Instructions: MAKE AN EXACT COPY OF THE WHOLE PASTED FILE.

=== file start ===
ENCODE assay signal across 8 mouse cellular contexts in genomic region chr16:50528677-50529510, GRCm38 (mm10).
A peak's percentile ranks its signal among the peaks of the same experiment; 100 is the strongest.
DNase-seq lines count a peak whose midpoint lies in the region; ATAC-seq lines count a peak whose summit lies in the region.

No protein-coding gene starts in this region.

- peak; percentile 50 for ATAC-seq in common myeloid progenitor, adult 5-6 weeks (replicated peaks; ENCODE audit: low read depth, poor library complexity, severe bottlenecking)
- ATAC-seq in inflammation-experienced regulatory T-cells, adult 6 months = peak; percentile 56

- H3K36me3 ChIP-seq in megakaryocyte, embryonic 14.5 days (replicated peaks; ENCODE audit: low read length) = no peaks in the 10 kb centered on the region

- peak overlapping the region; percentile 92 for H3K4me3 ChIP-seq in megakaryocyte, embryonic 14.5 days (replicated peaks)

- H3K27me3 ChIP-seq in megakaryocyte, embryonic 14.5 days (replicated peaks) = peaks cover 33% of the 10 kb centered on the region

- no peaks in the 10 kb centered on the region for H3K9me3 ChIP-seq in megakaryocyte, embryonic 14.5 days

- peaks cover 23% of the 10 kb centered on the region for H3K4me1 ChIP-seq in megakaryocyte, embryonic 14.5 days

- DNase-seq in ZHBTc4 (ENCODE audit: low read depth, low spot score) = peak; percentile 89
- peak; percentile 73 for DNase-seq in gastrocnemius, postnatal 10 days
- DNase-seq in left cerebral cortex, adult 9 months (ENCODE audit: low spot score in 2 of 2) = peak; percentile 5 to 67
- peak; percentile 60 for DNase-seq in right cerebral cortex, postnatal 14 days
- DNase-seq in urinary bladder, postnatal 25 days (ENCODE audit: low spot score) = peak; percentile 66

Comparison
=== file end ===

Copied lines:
ENCODE assay signal across 8 mouse cellular contexts in genomic region chr16:50528677-50529510, GRCm38 (mm10).
A peak's percentile ranks its signal among the peaks of the same experiment; 100 is the strongest.
DNase-seq lines count a peak whose midpoint lies in the region; ATAC-seq lines count a peak whose summit lies in the region.

No protein-coding gene starts in this region.

- peak; percentile 50 for ATAC-seq in common myeloid progenitor, adult 5-6 weeks (replicated peaks; ENCODE audit: low read depth, poor library complexity, severe bottlenecking)
- ATAC-seq in inflammation-experienced regulatory T-cells, adult 6 months = peak; percentile 56

- H3K36me3 ChIP-seq in megakaryocyte, embryonic 14.5 days (replicated peaks; ENCODE audit: low read length) = no peaks in the 10 kb centered on the region

- peak overlapping the region; percentile 92 for H3K4me3 ChIP-seq in megakaryocyte, embryonic 14.5 days (replicated peaks)

- H3K27me3 ChIP-seq in megakaryocyte, embryonic 14.5 days (replicated peaks) = peaks cover 33% of the 10 kb centered on the region

- no peaks in the 10 kb centered on the region for H3K9me3 ChIP-seq in megakaryocyte, embryonic 14.5 days

- peaks cover 23% of the 10 kb centered on the region for H3K4me1 ChIP-seq in megakaryocyte, embryonic 14.5 days

- DNase-seq in ZHBTc4 (ENCODE audit: low read depth, low spot score) = peak; percentile 89
- peak; percentile 73 for DNase-seq in gastrocnemius, postnatal 10 days
- DNase-seq in left cerebral cortex, adult 9 months (ENCODE audit: low spot score in 2 of 2) = peak; percentile 5 to 67
- peak; percentile 60 for DNase-seq in right cerebral cortex, postnatal 14 days
- DNase-seq in urinary bladder, postnatal 25 days (ENCODE audit: low spot score) = peak; percentile 66

Comparison